"In principle, we don't have an argument against cannabis as a treatment, but we haven't seen any scientific evidence that provides a convincing argument for its medical use," he said. "If in the future we come across proof that cannabis is a good treatment, then this is good."
Some initiatives have managed to stay away from the political debate, however. The U.K. happens to be home to GW Pharmaceuticals PLC, which manufactures a drug based on marijuana extract -- Sativex. Although it has some ingredients that derived from the actual drug, it has been treated by the U.K.'s regulators as a medicine like any other as it doesn't contain the psychotropic substances marijuana does. The company is preparing to launch the drug into other parts of Europe, in partnership with Germany's Bayer AG and Spain's Almirall SA.
GW is hoping to sell its product, which will treat the symptoms of multiple sclerosis, across all countries in Europe but has initially filed for a license in the U.K. and Spain so far. Paul Cuddon, an analyst with KBC Peel Hunt in London, says he expects the drug to win approval in both countries in the first half of 2010 and then the firm will file for individual approval in each country.
"I'm not anticipating any legal problems in the rest of Europe at all," Mr. Cuddon added. "This is a treatment that is highly different from raw cannabis and it has undergone rigorous chemical trials."
Other countries have tough stances, however. Ireland, for example, doesn't recognize marijuana as a drug with medical benefits. This means that manufacturing, producing, selling or possessing cannabis is unlawful for any purpose. The Ministry of Health is the only government branch that can grant an exception, but a spokesman said it never has.
Noel McCullagh, 34, has learned this the hard way. An Irish citizen, Mr. McCullagh lives in the Netherlands, where he uses cannabis medication to treat the severe effects of his muscular dystrophy. However, Irish authorities have warned him that he will be arrested if he enters his native country in possession if cannabis-based treatment.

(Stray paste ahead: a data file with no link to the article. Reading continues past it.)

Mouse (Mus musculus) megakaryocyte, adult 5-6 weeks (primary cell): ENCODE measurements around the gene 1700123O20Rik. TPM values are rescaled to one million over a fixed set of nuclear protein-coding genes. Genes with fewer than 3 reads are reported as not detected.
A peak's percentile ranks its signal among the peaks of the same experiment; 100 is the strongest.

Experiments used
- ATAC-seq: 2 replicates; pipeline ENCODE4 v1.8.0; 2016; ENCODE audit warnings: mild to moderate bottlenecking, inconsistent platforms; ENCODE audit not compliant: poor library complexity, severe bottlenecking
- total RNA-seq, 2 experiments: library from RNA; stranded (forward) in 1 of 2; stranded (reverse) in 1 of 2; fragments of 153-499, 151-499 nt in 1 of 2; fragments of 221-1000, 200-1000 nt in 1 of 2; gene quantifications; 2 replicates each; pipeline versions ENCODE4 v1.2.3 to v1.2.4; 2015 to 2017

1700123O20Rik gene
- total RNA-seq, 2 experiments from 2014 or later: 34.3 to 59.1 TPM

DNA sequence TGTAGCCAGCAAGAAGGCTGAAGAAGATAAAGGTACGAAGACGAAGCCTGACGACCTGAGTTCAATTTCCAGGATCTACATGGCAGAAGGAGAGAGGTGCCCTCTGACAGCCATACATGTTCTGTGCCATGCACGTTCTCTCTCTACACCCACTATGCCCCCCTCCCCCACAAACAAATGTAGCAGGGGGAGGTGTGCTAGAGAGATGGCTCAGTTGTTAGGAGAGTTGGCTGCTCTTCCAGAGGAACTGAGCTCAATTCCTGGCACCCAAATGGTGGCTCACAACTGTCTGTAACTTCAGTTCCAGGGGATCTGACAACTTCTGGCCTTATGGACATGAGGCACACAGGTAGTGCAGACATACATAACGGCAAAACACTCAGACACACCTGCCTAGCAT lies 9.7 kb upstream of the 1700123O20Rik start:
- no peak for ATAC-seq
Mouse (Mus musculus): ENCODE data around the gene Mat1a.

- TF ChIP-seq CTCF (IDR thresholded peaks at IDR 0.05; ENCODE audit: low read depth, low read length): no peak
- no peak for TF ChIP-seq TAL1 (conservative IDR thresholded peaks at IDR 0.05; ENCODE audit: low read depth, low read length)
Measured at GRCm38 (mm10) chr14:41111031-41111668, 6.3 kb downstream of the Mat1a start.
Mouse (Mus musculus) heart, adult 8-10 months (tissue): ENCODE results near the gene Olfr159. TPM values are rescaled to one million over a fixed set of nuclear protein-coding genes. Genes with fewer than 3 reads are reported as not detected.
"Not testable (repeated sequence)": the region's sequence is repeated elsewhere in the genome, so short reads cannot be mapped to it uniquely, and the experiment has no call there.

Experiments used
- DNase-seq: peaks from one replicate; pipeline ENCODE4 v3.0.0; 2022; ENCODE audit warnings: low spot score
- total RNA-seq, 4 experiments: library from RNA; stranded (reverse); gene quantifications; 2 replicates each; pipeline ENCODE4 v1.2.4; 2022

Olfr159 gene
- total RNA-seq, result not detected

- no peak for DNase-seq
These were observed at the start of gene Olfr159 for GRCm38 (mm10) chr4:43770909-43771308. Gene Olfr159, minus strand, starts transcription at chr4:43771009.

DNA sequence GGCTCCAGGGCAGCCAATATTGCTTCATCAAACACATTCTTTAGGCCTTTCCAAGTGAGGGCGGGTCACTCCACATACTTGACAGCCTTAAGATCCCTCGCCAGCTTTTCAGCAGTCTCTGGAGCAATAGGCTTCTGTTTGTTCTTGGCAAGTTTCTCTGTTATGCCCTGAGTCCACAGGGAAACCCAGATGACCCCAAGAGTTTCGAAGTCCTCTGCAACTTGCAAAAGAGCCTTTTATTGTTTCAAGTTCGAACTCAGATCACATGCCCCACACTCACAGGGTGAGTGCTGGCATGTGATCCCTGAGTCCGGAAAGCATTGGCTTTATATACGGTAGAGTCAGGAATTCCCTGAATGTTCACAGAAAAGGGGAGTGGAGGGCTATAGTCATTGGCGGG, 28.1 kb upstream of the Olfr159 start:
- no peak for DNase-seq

In Sweden, the law doesn't recognize the cannabis to have any medical use.
Beyond the debate of marijuana's use, Dr. Willem Scholten, of the World Health Organization, believes patients should have access to high-quality medicine. So if cannabis has medical attributions, "there needs to be a system in place to ensure that patients get their medicine without any contamination and that they get the same content every time."
Despite the radically different approaches in Europe, some believe the continent will eventually adopt it as a medical treatment.
"I can imagine European citizens will eventually think cannabis is a good medicine and that it should be accessible to people who suffer from serious pain as a result of HIV, multiple sclerosis or other grave illnesses," said Brendan Hughes, senior legal analyst of the European Monitoring Centre for Drugs and Drug Addiction in Lisbon.
By JAVIER ESPINOZA
November 27, 2009
Wall Street Journal